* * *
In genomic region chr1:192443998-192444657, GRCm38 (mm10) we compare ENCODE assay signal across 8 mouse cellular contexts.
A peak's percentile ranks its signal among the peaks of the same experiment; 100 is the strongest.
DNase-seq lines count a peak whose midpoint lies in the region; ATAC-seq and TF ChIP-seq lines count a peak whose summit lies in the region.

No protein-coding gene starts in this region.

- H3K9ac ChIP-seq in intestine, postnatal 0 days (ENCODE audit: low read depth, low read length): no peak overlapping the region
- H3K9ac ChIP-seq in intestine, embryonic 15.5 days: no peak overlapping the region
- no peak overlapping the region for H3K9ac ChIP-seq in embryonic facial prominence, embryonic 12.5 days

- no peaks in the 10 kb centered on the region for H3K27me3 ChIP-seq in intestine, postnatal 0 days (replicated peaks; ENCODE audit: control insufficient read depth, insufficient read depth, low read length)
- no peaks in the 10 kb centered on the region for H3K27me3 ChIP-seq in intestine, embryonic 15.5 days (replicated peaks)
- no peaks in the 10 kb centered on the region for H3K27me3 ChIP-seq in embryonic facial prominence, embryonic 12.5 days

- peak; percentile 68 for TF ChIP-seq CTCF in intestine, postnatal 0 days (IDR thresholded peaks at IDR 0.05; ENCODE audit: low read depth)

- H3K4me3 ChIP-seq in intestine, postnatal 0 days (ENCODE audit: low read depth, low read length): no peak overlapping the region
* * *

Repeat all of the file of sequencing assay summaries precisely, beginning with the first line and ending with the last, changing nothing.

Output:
In genomic region chr1:192443998-192444657, GRCm38 (mm10) we compare ENCODE assay signal across 8 mouse cellular contexts.
A peak's percentile ranks its signal among the peaks of the same experiment; 100 is the strongest.
DNase-seq lines count a peak whose midpoint lies in the region; ATAC-seq and TF ChIP-seq lines count a peak whose summit lies in the region.

No protein-coding gene starts in this region.

- H3K9ac ChIP-seq in intestine, postnatal 0 days (ENCODE audit: low read depth, low read length): no peak overlapping the region
- H3K9ac ChIP-seq in intestine, embryonic 15.5 days: no peak overlapping the region
- no peak overlapping the region for H3K9ac ChIP-seq in embryonic facial prominence, embryonic 12.5 days

- no peaks in the 10 kb centered on the region for H3K27me3 ChIP-seq in intestine, postnatal 0 days (replicated peaks; ENCODE audit: control insufficient read depth, insufficient read depth, low read length)
- no peaks in the 10 kb centered on the region for H3K27me3 ChIP-seq in intestine, embryonic 15.5 days (replicated peaks)
- no peaks in the 10 kb centered on the region for H3K27me3 ChIP-seq in embryonic facial prominence, embryonic 12.5 days

- peak; percentile 68 for TF ChIP-seq CTCF in intestine, postnatal 0 days (IDR thresholded peaks at IDR 0.05; ENCODE audit: low read depth)

- H3K4me3 ChIP-seq in intestine, postnatal 0 days (ENCODE audit: low read depth, low read length): no peak overlapping the region